DDPM, Proppant Transport among Multicluster Hydraulic Fractures, Paper Numerical Validation
$280.00 Student Discount
- The current CFD Analysis Validates the Paper ‘Field-Scale Numerical Investigation of Proppant Transport among Multicluster Hydraulic Fractures’ via ANSYS Fluent software.
- We have designed the geometry using ANSYS Design Modeler software and generated the mesh on this geometry using ANSYS Meshing software. The mesh type is structured.
- The Eulerian multiphase model is used to simulate the proppant.
- The Dense Discrete phase model (DDPM) is used in the simulation.
- The Saffman lift force, virtual mass force, and two-way turbulence coupling models are taken into account.
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Proppant Transport among Multicluster Hydraulic Fractures, Paper Numerical Validation
In this project, proppant transport among multicluster hydraulic fractures is simulated using ANSYS Fluent software. The study aims to validate a paper entitled “Field-Scale Numerical Investigation of Proppant Transport among Multicluster Hydraulic Fractures.” Hydraulic fracturing is a process used in the oil and gas industry to stimulate production from reservoirs.
It involves injecting a fluid, typically water mixed with sand and chemicals, under high pressure into a wellbore to create cracks in the deep-rock formations. The sand or similar particulate material, known as proppant, is used to keep these fractures open, allowing oil or gas to flow more freely.
The transport of proppant in these fractures is a critical aspect that affects the efficiency and success of hydraulic fracturing. ANSYS Design modeler designs the model. The computational domain is divided by a structured grid using ANSYS Meshing software.
Methodology of Proppant Transport among Multicluster Hydraulic Fractures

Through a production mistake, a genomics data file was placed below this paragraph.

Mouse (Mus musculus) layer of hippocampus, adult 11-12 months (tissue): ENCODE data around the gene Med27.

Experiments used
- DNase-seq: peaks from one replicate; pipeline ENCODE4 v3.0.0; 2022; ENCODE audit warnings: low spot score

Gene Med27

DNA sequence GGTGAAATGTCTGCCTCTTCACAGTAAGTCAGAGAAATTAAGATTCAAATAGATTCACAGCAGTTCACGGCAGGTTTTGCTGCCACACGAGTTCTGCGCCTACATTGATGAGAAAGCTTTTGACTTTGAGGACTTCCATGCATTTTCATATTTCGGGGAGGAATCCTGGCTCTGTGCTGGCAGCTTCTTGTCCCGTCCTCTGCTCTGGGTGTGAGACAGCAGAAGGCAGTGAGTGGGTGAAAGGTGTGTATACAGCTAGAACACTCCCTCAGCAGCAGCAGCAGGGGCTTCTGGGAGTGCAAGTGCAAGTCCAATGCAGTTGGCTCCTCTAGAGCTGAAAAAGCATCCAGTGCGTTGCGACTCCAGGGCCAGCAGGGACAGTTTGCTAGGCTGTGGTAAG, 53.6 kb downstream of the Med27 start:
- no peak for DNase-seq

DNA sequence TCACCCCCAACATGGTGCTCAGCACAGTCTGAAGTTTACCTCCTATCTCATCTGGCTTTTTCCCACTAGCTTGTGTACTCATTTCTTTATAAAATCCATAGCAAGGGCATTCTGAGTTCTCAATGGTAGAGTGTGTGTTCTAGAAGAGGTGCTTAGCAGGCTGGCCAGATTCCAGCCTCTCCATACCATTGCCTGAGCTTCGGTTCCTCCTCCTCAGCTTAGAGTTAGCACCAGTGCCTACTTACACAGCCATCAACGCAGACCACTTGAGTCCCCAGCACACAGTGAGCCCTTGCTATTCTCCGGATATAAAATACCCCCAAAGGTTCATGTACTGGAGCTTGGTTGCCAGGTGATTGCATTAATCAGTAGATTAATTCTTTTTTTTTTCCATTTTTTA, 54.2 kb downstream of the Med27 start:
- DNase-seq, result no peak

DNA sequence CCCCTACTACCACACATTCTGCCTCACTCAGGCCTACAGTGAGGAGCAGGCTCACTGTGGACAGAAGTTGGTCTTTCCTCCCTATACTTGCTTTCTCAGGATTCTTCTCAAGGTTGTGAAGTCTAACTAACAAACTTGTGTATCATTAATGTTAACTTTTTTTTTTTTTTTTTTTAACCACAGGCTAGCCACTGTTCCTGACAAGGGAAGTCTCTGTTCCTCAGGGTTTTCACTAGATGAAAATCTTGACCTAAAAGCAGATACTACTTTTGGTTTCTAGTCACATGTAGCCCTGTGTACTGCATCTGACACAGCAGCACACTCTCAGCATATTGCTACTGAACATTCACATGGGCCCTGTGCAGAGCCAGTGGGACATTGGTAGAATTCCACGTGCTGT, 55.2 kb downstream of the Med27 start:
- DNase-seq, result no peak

The standard k-epsilon turbulence model is used to predict turbulence effects. In this multiphase project, the secondary phase is considered to be a dense phase. Thus, the Dense Discrete phase model (DDPM) is used along with the Eulerian multiphase model to simulate the proppant. Actually, the carrier, which is the continuous phase, is water liquid.
It’s worth mentioning that the discrete phase is solved regarding the 2-way approach. The Saffman lift force, virtual mass force, and two-way turbulence coupling models are taken into account.
As can be seen in the animation, the proppants directly settled down after injection, forming a dune at the bottom of the slot. As shown in contours, proppants were transported to the other end of the slot at 10 seconds of injection. The dune grew quickly in the height dimension.
After 17 seconds of simulation, the dune height was almost two times higher than that of 10 seconds. In order to test the accuracy of the simulation, the experimental results that show proppant volume fraction are selected to compare with simulation results. As the figure below shows, the results indicate a good agreement. Based on the measured data, the error is below 12%.